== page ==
10 September 2017

Redraw Analog Meter scale with Inkscape

A dual-needle clock.
Guess what? I've had a challenging idea of a (clock) project, and it has suddenly become top priority. Because of the new challenge.

I want to make a clock using a dual needle analog meter. Ideally an SWR meter would be converted into this analog clock. Electronically speaking, with an Arduino and a couple of PWM outputs, interfacing is simple. A few lines of code and you're done.

The challenge lies in redrawing meter scales. The easy part requires to scan the original panel detached from the meter, and then it is all a learning expeerience.


Once you compute that the needle moves over an angle of 60 degrees with a radius of about 48 mm, both scales have to be drawn with proper marks: one every hour or five minutes.

Old fashioned way: draw it by hand. Fun and relaxing, but not too professional looking.

Test printout.
Do it on the computer: how? A drawing software is needed. Possibly free. And with layers so that the original scan can be used as a reference. Something in the back of my mind suggests that I need a vector graphic software and the search engine response is: Inkscape. It runs on Windows, Mac and Linux.
Not willing to install software for a one-time project on "main" home computers, I turn to the 10-year old HP Pavillon laptop on which I installed Ubuntu Linux 12.04. Once I head to the package manager and search for Inkspace I am welcomed with a warm "Already Installed" message.
The Internet is full of tutorials, but Inkscape itself is well documented too. In two hours I manage to redraw my scales the way I want and I even get the size right at the first printout. All for free.
The original scale (on plastic) vs. redrawn.
By the way, the laptop is a Core2Duo with 1.5 GB RAM and 120 GB HDD (dv6236ea Frankenstein). It runs LibreOffice just right. Firefox surfs the Internet without a problem and I can watch HD videos full screen off YouTube because the NVIDIA graphic card is fully supported. Arduino IDE works too and ... Dropbox (which does not work anymore on WinXP)!


06 August 2017

A cute VFD display

At the Marzagla rally I spotted a small box with a 7-segment symbol and "Nixie", all hand drawn/written. Inside there were three small 9-digit VFD's looking NOS. Five € for the three.

The display looked like the Russian IV-18 and IV-21, with all pins on one side, but they have no external markings and one extra digit. So they are not an IV-21. To simplify things these tubes had an insulator slipped over filament wires: that left [9 + (7+1) =] 17 more wires to idenfity (9 digits, 7 segments, 1 decimal point).

Back side. No markings!
The visual area is about 3.5 cm, and the whole tube is about 6.5 cm long. I can make a desktop clock/display since you won't be able to read at a distance.0

Since the filament was already identified, I began from it. I started at about 1Vdc and raised it in partial darkness in order to observe if the filament would start to glow (not good, sign of too much current). I settled at 1.5V and started looking for segments and digits. A good news is that it glows even at 12 V, so I will have not to worry of having and dealing with a higher voltage as most VFDs require (30 V, some even more).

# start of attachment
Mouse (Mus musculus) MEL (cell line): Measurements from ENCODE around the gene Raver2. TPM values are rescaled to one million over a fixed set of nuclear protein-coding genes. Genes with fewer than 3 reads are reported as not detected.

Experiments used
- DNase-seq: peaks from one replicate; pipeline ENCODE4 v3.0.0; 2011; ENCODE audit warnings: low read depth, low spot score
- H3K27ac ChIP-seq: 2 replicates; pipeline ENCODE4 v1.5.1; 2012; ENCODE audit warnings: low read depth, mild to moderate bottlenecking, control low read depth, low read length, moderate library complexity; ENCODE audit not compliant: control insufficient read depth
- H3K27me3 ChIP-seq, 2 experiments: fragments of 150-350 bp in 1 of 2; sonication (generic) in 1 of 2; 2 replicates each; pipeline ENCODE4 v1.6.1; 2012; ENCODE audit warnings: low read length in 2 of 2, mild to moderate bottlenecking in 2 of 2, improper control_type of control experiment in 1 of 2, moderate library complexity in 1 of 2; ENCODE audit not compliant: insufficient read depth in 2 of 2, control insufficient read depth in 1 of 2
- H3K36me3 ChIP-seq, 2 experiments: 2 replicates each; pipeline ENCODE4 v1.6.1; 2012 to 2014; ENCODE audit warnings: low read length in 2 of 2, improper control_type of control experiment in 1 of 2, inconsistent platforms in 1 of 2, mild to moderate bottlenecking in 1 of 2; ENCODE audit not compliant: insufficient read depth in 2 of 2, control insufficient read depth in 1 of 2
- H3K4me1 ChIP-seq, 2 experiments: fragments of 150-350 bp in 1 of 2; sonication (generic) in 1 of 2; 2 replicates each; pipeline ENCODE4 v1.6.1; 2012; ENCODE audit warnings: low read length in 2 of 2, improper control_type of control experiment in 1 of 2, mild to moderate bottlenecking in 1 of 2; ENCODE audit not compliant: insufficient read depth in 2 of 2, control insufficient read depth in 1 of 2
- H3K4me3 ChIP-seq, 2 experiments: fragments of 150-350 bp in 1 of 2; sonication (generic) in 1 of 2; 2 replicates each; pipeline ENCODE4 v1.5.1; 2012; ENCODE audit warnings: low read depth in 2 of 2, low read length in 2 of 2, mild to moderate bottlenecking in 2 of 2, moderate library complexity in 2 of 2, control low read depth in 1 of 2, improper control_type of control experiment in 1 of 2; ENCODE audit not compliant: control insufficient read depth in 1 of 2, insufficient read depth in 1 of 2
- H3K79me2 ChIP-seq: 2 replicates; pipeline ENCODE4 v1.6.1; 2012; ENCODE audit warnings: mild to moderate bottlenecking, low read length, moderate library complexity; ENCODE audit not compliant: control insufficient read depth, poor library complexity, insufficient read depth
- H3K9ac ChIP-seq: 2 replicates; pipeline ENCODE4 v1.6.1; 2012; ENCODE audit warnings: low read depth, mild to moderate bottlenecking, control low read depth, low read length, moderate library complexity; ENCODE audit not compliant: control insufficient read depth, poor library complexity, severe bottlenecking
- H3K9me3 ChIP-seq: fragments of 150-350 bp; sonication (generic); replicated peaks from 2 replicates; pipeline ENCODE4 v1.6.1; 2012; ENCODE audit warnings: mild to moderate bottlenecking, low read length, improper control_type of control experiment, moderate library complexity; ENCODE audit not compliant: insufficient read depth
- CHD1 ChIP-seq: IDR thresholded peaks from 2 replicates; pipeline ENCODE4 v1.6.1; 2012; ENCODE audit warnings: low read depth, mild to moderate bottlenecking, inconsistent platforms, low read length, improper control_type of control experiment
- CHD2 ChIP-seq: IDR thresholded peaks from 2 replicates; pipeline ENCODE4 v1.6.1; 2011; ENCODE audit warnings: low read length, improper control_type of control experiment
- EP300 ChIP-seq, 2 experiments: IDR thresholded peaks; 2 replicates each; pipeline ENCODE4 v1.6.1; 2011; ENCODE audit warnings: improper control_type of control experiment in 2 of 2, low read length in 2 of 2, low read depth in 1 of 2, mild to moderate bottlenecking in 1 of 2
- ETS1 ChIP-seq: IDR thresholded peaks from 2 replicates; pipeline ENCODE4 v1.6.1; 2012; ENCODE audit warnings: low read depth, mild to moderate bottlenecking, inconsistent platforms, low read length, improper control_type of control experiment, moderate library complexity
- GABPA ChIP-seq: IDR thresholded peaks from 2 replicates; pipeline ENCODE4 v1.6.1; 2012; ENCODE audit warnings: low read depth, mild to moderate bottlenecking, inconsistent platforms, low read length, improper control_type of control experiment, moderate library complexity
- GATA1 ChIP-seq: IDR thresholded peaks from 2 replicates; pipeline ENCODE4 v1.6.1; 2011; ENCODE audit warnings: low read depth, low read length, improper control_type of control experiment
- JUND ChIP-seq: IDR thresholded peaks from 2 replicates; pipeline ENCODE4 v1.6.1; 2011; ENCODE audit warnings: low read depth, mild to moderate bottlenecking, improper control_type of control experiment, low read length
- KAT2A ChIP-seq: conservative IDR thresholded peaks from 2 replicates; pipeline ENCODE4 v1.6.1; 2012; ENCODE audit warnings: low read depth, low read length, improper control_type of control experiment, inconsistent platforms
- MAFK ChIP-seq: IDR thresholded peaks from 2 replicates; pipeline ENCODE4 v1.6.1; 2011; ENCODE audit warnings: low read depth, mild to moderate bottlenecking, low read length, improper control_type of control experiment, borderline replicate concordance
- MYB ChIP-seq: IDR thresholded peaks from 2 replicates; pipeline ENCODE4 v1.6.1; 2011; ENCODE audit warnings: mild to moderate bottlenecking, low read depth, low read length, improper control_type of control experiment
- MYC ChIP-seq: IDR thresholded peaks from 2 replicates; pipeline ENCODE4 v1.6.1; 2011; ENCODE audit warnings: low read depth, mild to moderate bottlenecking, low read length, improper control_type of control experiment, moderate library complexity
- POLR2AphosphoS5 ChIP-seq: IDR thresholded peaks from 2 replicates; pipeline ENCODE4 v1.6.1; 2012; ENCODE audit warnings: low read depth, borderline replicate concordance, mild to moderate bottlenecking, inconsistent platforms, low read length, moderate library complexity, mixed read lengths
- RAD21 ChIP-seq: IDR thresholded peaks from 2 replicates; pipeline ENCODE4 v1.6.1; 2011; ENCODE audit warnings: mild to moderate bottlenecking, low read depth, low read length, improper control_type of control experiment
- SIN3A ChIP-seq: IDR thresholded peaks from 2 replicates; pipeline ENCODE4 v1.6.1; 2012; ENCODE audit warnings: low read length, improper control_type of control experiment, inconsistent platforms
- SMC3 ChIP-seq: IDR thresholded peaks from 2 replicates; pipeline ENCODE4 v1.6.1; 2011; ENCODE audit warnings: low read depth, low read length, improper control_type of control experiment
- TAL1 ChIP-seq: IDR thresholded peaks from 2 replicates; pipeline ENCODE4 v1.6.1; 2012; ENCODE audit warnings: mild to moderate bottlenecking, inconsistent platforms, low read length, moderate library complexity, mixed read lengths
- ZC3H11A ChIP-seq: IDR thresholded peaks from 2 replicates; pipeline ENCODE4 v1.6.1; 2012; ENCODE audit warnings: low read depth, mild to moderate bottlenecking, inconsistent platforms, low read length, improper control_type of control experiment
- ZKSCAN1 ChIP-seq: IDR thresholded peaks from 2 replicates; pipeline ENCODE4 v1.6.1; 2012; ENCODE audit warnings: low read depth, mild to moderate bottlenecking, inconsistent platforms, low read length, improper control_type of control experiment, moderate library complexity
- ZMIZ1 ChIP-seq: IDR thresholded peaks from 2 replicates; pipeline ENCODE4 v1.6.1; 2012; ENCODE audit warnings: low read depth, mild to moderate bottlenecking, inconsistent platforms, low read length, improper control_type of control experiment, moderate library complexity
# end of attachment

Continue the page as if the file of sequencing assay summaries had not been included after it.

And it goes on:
Octopus!

Spreading the wires.
Luckily grid pins are on one side and segments on the other. Not willing to design a PCB for this display I took advantage of the long leads and build a simple adapter on veroboard. I will chop off the extra board under the display and let it hang out of some sort of vertical structure .... when I will be done with all the electronics involved.


A not-so-quick and dirty adapter.


18 July 2017

32600 Li-Ion batteries

Not much is going on this Summer 2017: it is just too hot! Meanwhile a friend gave me a couple of battery packs from a burglar alarm system. They get replaced yearly during periodic service. The label states Li-ion, 2x 3.6 V 13 Ah. Pretty little beast: it can almost direct-drive a bunch of while LEDs and make a lot of light, or last very long. But all contacts measured 0 V, or open circuit. Time to... pry it open!


I was expecting to see some 1SxP configuration and instead I found two 32600 cells. They are huge, like D batteries. Also they are not connected in parallel.

I recall that some Li-Ion batteries have an embedded protection circuit from over-(dis)charging, that disconnects the battery (= open circuit, or 0 V) when it is too low. In fact once I fed some 4V to each cell it sprang to life and started charging.
32600 vs AA

Unfortunately there do not seem to be cheap flashlights that can host this cell size (32600 or the more common and slightly longer 32650), so I will have to build mine. If this cell has a capacity close to 6000 mAh, I can run a 1W while LED for about 15 hours, or a normal 5 mm LED for 300 to 600 hours! Or a booster to 5V makes it a bulky powerbank.

Well, I spoke too soon. Since it already happened to me that a Li-Ion element started self-discharging and self-heating, I was periodically checking voltage under charge and no-load as well as temperature (to the touch). It went like this. Both elements stabilised at 3.96V. When I removed the charging source the voltage dropped steadily down to 3.60V,  about -1 mV/s. At 3.6 V thereabout they heated up, warm to the touch. Voltage stable. After one hour they were ambient temperature and reading 0 V again.